Yesterday’s final stage in the Avenue des Champs-Élysées in Paris marked the end of the 2016 Tour De France. Over the years, many bikes in the world-renowned competition have been made with composites. However, before the race even began this year, every bike frame had to be certified as both safe and fair. In years past, the Union Cyclist Internationale (UCI) has struggled accelerate the validation process.
To make that easier and faster, a bike measurement system developed by Hexagon Manufacturing Intelligence and implemented by UCI has ensured that bikes at the Tour De France are good to go. The system, known as the ROMER Absolute Arm, is a portable measurement machine that verifies that a 3D scan data captured from a bike’s prototype meets the dimensions outlined in its previously approved technical drawings.
To accurately interpret the drawings, UCI recruited the assistance of local engineering university Ecole Polytechnique Federale de Lausanne, of Aigle, Switzerland. The university’s Laboratory of Polymer and Composite Technology (LTC) is considered a leader in the development and analysis of composite materials like carbon fiber, Kevlar, and next-generation composite materials.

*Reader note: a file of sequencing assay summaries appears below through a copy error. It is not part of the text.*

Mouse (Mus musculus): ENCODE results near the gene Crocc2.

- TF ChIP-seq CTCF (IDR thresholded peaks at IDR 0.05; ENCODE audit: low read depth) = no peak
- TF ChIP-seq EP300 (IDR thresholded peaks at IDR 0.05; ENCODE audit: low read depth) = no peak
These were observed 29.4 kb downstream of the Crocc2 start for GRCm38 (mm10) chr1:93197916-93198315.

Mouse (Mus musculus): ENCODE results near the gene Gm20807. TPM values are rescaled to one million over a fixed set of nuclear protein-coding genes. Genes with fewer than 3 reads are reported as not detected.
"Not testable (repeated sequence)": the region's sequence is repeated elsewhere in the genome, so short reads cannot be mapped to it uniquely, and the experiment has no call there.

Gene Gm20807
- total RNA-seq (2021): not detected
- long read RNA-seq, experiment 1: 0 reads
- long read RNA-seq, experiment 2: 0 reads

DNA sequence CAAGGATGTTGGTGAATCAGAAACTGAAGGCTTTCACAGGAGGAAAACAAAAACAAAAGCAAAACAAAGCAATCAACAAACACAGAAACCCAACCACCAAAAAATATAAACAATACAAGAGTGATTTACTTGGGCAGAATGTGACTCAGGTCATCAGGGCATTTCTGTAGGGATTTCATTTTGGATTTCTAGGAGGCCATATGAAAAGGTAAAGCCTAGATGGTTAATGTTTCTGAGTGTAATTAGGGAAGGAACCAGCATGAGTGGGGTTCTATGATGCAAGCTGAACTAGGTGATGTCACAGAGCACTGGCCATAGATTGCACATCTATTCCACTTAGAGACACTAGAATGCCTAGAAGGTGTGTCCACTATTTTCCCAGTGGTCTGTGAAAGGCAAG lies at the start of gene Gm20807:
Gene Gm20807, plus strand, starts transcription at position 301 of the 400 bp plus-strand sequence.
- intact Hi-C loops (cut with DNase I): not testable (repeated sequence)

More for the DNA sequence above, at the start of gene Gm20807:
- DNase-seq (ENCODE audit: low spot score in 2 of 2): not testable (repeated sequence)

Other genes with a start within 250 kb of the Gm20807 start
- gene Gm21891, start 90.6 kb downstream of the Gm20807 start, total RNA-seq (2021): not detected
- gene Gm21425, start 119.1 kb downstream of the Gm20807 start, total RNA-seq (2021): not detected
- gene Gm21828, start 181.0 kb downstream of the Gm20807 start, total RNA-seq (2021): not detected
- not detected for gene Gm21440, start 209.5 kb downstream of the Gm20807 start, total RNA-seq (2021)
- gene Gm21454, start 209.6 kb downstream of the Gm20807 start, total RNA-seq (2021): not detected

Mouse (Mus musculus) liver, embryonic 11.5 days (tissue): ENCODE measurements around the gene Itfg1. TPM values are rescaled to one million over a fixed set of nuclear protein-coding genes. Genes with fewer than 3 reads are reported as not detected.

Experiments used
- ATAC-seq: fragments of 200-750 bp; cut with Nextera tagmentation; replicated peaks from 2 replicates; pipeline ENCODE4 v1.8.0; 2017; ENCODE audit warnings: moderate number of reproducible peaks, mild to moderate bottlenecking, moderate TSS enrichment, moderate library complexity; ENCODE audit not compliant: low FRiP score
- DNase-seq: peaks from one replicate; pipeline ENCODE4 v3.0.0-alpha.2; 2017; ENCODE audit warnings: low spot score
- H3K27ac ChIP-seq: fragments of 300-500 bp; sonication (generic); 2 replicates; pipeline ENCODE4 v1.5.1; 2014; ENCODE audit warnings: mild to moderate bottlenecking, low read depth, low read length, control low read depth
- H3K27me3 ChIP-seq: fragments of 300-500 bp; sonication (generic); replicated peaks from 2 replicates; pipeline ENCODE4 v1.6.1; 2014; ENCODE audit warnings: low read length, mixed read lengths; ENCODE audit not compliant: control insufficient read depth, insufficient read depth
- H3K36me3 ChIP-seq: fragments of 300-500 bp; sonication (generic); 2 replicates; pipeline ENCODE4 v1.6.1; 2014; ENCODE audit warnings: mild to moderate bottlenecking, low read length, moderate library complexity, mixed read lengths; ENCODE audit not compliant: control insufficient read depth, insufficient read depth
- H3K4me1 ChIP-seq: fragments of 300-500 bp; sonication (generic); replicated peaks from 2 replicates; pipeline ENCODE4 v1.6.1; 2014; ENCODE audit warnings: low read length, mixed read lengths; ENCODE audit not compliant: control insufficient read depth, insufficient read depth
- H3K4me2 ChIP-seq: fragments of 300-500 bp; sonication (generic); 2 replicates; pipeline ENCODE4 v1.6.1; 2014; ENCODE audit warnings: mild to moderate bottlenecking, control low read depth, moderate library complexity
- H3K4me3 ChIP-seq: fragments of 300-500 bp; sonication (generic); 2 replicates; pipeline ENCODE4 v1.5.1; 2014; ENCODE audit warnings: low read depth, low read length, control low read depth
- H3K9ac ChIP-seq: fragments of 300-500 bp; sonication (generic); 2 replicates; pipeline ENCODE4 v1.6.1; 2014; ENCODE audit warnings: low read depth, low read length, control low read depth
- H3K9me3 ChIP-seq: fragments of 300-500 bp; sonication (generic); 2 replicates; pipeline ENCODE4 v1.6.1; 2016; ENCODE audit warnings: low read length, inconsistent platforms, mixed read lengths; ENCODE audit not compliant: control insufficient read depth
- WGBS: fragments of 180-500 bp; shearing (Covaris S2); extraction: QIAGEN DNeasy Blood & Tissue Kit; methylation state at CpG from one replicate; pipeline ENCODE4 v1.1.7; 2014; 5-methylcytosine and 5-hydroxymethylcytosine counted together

Using just nine simple commands, ROMER users can check the validity of the physical bike frame against its associated computer-assisted design (CAD) model in minutes and generate easy-to-understand checking reports. An inspector simply moves the scanner over different sections of the frame as it collects 3D points from the frame surface. The arm allows UCI officials to inspect parts of a bike frame that are made with carbon fiber, many of which are highly reflective and difficult to scan.
To get a visual sense of how ROMER works, check out this video below: